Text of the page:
14. 14.
    Nadal I, Santacruz A, Marcos A, Warnberg J, Garagorri JM, Moreno LA, et al. Shifts in clostridia, bacteroides and immunoglobulin-coating fecal bacteria associated with weight loss in obese adolescents. Int J Obes (Lond). 2009;33(7):758–67.CrossRefGoogle Scholar
  15. 15.
    Priyadarshini M, Thomas A, Reisetter AC, Scholtens DM, Wolever TM, Josefson JL, et al. Maternal short-chain fatty acids are associated with metabolic parameters in mothers and newborns. Transl Res. 2014;164(2):153–7.CrossRefPubMedPubMedCentralGoogle Scholar
  16. 16.
    Voltolini C, Battersby S, Etherington SL, Petraglia F, Norman JE, Jabbour HN. A novel antiinflammatory role for the short-chain fatty acids in human labor. Endocrinology. 2012;153(1):395–403.CrossRefPubMedGoogle Scholar
  17. 17.
    Larsen N, Vogensen FK, van den Berg FW, Nielsen DS, Andreasen AS, Pedersen BK, et al. Gut microbiota in human adults with type 2 diabetes differs from non-diabetic adults. PLoS ONE. 2010;5(2):e9085.CrossRefPubMedPubMedCentralGoogle Scholar
  18. 18.
    Vrieze A, Van Nood E, Holleman F, Salojarvi J, Kootte RS, Bartelsman JF, et al. Transfer of intestinal microbiota from lean donors increases insulin sensitivity in individuals with metabolic syndrome. Gastroenterology. 2012;143(4):913–6.e7.Google Scholar
  19. 19.
    Fugmann M, Breier M, Rottenkolber M, Banning F, Ferrari U, Sacco V, et al. The stool microbiota of insulin resistant women with recent gestational diabetes, a high risk group for type 2 diabetes. Sci Rep. 2015;5:13212.CrossRefPubMedPubMedCentralGoogle Scholar
  20. 20.
    Aagaard K, Riehle K, Ma J, Segata N, Mistretta T-A, Coarfa C, et al. A Metagenomic Approach to Characterization of the Vaginal Microbiome Signature in Pregnancy. PLoS ONE. 2012;7(6):e36466.CrossRefPubMedPubMedCentralGoogle Scholar
  21. 21.
    DiGiulio DB, Callahan BJ, McMurdie PJ, Costello EK, Lyell DJ, Robaczewska A, et al. Temporal and spatial variation of the human microbiota during pregnancy. 2015;112(35):11060–5.Google Scholar
  22. 22.
    Romero R, Hassan SS, Gajer P, Tarca AL, Fadrosh DW, Nikita L, et al. The composition and stability of the vaginal microbiota of normal pregnant women is different from that of non-pregnant women. Microbiome. 2014;2(1):4.CrossRefPubMedPubMedCentralGoogle Scholar
  23. 23.
    Leitich H, Bodner-Adler B, Brunbauer M, Kaider A, Egarter C, Husslein P. Bacterial vaginosis as a risk factor for preterm delivery: a meta-analysis. Am J Obstet Gynecol. 2003;189(1):139–47.CrossRefPubMedGoogle Scholar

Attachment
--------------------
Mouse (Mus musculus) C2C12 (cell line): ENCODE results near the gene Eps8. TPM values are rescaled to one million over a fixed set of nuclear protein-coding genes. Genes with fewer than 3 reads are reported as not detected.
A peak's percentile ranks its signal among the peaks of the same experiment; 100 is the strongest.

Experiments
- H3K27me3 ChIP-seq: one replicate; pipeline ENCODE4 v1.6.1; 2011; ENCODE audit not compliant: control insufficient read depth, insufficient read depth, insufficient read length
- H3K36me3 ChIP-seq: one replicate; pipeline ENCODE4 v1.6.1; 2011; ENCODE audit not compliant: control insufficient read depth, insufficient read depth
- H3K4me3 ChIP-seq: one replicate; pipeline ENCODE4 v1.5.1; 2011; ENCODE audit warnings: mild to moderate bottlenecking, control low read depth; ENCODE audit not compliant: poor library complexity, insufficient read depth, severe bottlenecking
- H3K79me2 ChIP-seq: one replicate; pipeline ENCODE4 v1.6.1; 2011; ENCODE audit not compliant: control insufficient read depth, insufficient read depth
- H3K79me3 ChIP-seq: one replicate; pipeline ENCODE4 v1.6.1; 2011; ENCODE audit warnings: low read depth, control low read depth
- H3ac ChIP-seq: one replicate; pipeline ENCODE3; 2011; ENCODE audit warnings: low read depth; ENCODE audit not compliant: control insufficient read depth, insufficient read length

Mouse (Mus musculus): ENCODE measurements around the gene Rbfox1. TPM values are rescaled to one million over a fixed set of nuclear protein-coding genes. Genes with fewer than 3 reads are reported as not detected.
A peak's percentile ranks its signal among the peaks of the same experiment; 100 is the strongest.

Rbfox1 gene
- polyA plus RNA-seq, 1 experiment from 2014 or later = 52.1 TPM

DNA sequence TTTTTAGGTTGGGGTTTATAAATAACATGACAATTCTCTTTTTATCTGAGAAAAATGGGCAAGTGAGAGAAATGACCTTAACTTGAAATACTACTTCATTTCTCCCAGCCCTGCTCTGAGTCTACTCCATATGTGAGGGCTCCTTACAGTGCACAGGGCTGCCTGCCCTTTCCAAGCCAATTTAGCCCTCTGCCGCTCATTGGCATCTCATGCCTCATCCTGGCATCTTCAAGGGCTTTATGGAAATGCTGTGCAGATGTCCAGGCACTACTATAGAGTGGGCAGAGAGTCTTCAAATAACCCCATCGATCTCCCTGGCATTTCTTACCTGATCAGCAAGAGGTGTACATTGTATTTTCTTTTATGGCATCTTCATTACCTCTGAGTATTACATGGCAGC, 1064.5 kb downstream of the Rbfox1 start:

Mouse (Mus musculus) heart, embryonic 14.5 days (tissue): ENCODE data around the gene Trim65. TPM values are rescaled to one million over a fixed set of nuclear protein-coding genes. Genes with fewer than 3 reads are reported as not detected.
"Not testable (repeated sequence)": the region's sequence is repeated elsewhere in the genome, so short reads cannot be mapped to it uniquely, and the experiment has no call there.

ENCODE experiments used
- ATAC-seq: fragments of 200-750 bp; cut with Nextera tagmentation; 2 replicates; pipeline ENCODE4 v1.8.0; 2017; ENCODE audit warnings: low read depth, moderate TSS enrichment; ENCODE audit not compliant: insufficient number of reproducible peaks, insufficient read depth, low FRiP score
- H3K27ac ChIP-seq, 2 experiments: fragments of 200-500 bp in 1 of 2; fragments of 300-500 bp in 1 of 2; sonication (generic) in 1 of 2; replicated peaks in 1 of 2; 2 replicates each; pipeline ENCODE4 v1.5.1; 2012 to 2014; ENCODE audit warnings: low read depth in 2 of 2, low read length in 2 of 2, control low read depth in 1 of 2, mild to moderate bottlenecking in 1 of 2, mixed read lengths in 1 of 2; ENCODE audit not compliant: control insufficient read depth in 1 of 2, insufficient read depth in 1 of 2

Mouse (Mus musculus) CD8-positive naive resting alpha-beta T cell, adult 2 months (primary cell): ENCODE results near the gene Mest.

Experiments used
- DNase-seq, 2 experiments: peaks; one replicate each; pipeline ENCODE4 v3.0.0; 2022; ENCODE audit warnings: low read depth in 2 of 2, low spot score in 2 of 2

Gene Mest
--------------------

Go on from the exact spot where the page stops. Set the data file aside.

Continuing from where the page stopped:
24. 24.
    Dewhirst FE, Chen T, Izard J, Paster BJ, Tanner AC, Yu WH, et al. The human oral microbiome. J Bacteriol. 2010;192(19):5002–17.CrossRefPubMedPubMedCentralGoogle Scholar
  25. 25.
    Wade WG. The oral microbiome in health and disease. Pharmacol Res. 2013;69(1):137–43.CrossRefPubMedGoogle Scholar
  26. 26.
    Solt I. The human microbiome and the great obstetrical syndromes: a new frontier in maternal-fetal medicine. Best Pract Res Clin Obstet Gynaecol. 2014.Google Scholar
  27. 27.
    Konopka T, Paradowska-Stolarz A. Periodontitis and risk of preterm birth and low birthweight–a meta-analysis. Ginekol Pol. 2012;83(6):446–53.PubMedGoogle Scholar
  28. 28.
    Boggess KA, Lieff S, Murtha AP, Moss K, Beck J, Offenbacher S. Maternal periodontal disease is associated with an increased risk for preeclampsia. Obstet Gynecol. 2003;101(2):227–31.PubMedGoogle Scholar
  29. 29.
    Koren O, Spor A, Felin J, Fak F, Stombaugh J, Tremaroli V, et al. Human oral, gut, and plaque microbiota in patients with atherosclerosis. Proc Natl Acad Sci U S A. 2011;15(108 Suppl 1):4592–8.CrossRefGoogle Scholar
  30. 30.
    Shillitoe E, Weinstock R, Kim T, Simon H, Planer J, Noonan S, et al. The oral microflora in obesity and type-2 diabetes. J Oral Microbiol. 2012;4.Google Scholar
  31. 31.
    Satokari R, Gronroos T, Laitinen K, Salminen S, Isolauri E. Bifidobacterium and Lactobacillus DNA in the human placenta. Lett Appl Microbiol. 2009;48(1):8–12.CrossRefPubMedGoogle Scholar
  32. 32.
    Aagaard K, Ma J, Antony KM, Ganu R, Petrosino J, Versalovic J. The placenta harbors a unique microbiome. Science translational medicine. 2014 May 21;6(237):237ra65.Google Scholar